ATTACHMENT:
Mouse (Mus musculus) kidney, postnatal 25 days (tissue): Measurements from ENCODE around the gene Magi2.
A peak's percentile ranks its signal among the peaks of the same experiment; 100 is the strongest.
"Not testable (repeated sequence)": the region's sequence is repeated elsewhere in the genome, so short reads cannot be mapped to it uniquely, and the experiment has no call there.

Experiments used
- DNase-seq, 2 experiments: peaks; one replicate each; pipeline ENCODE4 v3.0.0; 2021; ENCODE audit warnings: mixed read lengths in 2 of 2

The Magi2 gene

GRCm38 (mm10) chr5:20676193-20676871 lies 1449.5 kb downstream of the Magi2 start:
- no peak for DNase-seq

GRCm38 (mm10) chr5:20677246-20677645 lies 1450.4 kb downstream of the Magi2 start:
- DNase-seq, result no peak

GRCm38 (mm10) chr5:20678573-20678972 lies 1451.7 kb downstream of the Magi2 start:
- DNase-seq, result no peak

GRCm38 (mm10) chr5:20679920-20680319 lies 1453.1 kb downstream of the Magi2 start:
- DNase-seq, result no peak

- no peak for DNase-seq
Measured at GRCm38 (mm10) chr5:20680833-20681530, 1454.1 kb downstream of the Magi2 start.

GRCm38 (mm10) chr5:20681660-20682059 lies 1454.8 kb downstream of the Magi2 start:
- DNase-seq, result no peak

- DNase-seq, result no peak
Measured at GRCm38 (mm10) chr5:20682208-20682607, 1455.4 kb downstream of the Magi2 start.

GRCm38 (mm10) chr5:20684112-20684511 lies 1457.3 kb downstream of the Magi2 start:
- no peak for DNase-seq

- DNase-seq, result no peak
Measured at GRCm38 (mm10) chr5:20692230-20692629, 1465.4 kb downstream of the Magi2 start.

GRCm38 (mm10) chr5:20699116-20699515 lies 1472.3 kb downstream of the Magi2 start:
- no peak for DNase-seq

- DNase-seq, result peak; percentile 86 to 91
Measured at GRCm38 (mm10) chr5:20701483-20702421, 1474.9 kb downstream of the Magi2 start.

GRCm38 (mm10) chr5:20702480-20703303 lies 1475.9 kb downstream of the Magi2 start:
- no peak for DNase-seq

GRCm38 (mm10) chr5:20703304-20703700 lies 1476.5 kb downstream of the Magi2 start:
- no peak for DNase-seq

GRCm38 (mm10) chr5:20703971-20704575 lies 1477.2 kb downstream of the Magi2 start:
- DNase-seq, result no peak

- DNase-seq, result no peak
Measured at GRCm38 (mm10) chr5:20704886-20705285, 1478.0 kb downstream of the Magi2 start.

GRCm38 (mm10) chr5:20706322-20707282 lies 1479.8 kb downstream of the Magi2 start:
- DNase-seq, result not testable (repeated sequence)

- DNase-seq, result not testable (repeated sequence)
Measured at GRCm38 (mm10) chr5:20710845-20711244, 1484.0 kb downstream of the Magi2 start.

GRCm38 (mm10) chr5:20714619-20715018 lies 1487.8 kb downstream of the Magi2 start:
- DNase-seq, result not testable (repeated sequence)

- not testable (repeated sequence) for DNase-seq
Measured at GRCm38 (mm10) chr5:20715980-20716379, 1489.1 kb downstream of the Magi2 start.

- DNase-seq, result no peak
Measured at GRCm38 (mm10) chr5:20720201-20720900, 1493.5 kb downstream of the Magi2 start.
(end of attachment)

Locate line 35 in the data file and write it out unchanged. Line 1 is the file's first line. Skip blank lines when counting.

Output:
- DNase-seq, result no peak